Christmas is approaching and parents are getting ready to buy toys for their children to put under the Christmas tree. But while roaming across the huge offer of toys on the market, how can parents ensure that what they are buying is safe for their kids to use? Thanks to standardization and the European Single Market, parents can rest assured that everywhere in the European Union, they can receive clear information on the safety of the toys they buy.
Indeed, ensuring the same high level of consumers' protection all around the EU has been among the main objectives of the Single Market since its foundation 25 years ago. Standards give a valuable contribution, by providing the technical guidelines for products that make the high ambitions of the Single Market possible.
The role of standards in the context of the Single Market is particularly relevant for toys: given their common presence in all households and their proximity to children, it is not a surprise that standardization has already a long history in ensuring toy safety. The first standards on toy safety were developed even before the establishment of the Single Market: the first European standard for toys, EN 71-1 ‘Safety of toys - Mechanical and physical properties’, was published in 1979.
From then onwards, the whole architecture of toy safety standardization was built: in 1988 the first European Toy Safety Directive (88/378/EEC) was published, and EN 71-1 was updated in order to support it. The Directive was revised in 2009, with the publication of the new Directive 2009/48/EC, also known as the ‘Toy Safety Directive’, which is now the main text of reference for the harmonisation of safety rules across the Single Market.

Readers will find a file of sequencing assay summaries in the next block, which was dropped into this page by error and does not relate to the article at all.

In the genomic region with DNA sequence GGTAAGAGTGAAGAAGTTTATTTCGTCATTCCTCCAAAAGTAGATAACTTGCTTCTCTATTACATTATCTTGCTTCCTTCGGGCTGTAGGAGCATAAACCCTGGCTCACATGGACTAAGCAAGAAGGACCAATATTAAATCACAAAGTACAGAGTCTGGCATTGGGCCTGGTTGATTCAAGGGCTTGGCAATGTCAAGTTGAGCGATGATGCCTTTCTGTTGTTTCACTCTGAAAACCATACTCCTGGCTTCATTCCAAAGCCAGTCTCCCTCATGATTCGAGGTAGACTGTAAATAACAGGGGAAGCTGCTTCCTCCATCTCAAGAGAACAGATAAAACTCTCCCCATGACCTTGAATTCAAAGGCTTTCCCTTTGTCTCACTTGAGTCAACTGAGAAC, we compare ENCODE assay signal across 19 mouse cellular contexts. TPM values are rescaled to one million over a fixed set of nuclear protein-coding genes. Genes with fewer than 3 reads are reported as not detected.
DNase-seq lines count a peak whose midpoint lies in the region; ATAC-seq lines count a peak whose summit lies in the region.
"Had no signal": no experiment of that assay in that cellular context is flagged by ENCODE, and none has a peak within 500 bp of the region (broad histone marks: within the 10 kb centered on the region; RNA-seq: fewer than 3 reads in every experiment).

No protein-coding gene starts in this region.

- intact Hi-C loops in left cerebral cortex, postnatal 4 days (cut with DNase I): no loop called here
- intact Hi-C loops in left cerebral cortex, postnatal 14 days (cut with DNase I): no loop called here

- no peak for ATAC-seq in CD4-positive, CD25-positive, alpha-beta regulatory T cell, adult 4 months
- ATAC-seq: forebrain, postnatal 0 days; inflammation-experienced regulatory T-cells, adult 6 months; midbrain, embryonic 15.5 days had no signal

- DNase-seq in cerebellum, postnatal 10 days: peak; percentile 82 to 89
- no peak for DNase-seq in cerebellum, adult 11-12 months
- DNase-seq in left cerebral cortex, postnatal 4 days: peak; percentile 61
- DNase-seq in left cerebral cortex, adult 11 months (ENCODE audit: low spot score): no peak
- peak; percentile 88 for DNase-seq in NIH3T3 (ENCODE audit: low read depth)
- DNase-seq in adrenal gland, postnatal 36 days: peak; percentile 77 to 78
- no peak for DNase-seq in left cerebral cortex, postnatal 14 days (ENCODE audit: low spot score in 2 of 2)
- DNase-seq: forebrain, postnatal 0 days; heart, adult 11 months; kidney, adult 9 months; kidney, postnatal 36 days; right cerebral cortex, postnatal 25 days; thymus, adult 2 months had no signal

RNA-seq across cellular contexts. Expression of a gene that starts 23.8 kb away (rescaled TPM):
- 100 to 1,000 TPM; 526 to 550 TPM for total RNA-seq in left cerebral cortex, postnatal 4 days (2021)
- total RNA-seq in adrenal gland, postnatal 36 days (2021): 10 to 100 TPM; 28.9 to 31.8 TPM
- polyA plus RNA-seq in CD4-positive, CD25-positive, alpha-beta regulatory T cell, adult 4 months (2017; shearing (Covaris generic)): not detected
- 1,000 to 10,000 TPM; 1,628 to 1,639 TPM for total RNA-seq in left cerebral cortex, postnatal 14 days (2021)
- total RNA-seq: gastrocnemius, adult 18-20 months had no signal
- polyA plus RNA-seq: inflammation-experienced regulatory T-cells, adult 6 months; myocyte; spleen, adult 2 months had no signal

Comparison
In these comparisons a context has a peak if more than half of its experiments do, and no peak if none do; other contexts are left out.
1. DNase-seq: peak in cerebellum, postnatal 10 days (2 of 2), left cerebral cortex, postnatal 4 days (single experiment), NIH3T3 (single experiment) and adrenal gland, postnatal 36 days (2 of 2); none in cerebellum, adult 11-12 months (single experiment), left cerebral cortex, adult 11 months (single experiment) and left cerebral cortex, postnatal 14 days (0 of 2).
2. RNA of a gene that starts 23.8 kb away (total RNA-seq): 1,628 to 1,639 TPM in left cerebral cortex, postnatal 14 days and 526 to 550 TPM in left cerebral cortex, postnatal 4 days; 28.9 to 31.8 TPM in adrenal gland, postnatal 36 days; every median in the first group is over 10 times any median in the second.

Throughout this process, standards on toy safety have been updated and improved, and their corpus has grown extensively over the decades, under the responsibility of CEN/TC 52 ‘Safety of toys’, whose Secretariat is held by Danish Standards. Some of the most important standards related to toy safety are EN 71-2 ‘Flammability’ and EN 71-3 ‘Migration of certain elements’. The evolution of these standards has taken into account new types of toys and technologies, and thereby potential new hazards: European standardizers have addressed these by adding more definitions, requirements, test methods (and rationale) to the standard.
The success of this collective effort has been confirmed recently by European Commissioner for Justice, Consumers and Gender Equality Věra Jourová who on 6 December 2018, Saint Nicholas Day, presented the results of an action focused on testing toys, which showed that almost 90% of toys tested in the EU did not show any chemical risks. This high level of safety is ensured by standards, which in the weeks before Christmas, are really Santa’s best helpers!
To know more about how standards contribute towards harmonising toy safety rules in the Single Market, watch our series of interviews with Christian Wetterberg, Chairman of CEN/TC 52 ‘Toy Safety’ and Senior Director, Global Head of Product Safety & Compliance, LEGO Group:
For more information, please contact Claire Dalier.
This article is the first one of a series of three articles that CEN and CENELEC will publish this week dedicated to the toy safety standardization ecosystem. This article is part of our campaign on the 25th Anniversary of the EU Single Market. Follow us throughout the year with the hashtag #SingleMarket. Let us know your examples of how European Standards contributed to the prosperity of the EU economy or how they impact your life for the better. Tell us your stories through the hashtag #TellEUstandards.